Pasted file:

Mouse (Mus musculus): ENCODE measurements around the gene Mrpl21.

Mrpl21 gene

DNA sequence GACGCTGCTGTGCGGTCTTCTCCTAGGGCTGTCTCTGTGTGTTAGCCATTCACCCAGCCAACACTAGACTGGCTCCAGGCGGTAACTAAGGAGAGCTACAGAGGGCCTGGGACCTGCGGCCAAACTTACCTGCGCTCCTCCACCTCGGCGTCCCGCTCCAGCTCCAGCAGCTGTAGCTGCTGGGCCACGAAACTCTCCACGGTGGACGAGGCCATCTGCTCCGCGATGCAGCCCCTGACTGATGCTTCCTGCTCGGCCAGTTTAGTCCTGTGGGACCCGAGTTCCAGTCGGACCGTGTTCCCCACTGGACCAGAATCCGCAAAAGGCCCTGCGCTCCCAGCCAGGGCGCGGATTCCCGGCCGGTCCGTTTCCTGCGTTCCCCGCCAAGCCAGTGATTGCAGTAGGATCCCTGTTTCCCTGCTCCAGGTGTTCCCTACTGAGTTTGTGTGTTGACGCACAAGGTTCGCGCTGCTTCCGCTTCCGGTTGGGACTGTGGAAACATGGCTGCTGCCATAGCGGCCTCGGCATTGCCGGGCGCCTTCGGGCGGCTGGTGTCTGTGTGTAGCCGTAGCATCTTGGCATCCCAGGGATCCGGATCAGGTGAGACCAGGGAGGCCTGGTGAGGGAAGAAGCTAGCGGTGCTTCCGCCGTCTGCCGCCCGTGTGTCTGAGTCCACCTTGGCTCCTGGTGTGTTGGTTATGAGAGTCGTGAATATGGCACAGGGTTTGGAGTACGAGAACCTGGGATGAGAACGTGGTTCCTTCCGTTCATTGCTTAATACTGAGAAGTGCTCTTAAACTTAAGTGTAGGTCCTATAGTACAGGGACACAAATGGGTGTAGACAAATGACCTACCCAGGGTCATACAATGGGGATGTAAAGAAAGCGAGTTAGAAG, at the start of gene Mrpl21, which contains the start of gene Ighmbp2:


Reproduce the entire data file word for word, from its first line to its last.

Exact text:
Mouse (Mus musculus): ENCODE measurements around the gene Mrpl21.

Mrpl21 gene

DNA sequence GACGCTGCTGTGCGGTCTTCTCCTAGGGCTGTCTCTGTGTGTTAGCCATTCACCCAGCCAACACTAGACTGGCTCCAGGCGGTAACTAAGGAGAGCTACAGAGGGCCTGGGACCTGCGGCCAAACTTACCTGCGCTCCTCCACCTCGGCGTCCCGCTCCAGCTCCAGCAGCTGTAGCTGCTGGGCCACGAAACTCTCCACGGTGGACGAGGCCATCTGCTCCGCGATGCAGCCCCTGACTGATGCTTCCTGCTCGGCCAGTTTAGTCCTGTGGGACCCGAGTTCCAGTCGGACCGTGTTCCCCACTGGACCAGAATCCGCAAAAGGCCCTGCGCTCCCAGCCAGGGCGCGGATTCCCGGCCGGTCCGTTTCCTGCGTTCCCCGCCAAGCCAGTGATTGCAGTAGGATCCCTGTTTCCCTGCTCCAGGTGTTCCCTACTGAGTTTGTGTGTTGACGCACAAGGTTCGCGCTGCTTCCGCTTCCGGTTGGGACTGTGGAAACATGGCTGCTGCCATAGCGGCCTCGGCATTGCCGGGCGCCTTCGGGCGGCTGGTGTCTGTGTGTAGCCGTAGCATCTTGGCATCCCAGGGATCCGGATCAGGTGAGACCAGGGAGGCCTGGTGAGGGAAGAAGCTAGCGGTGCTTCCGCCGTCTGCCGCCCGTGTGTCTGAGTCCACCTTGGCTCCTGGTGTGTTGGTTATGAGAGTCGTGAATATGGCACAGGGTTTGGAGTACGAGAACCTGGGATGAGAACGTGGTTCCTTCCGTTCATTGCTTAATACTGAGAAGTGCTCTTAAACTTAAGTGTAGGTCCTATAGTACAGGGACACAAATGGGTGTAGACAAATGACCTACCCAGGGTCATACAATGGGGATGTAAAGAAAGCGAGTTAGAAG, at the start of gene Mrpl21, which contains the start of gene Ighmbp2: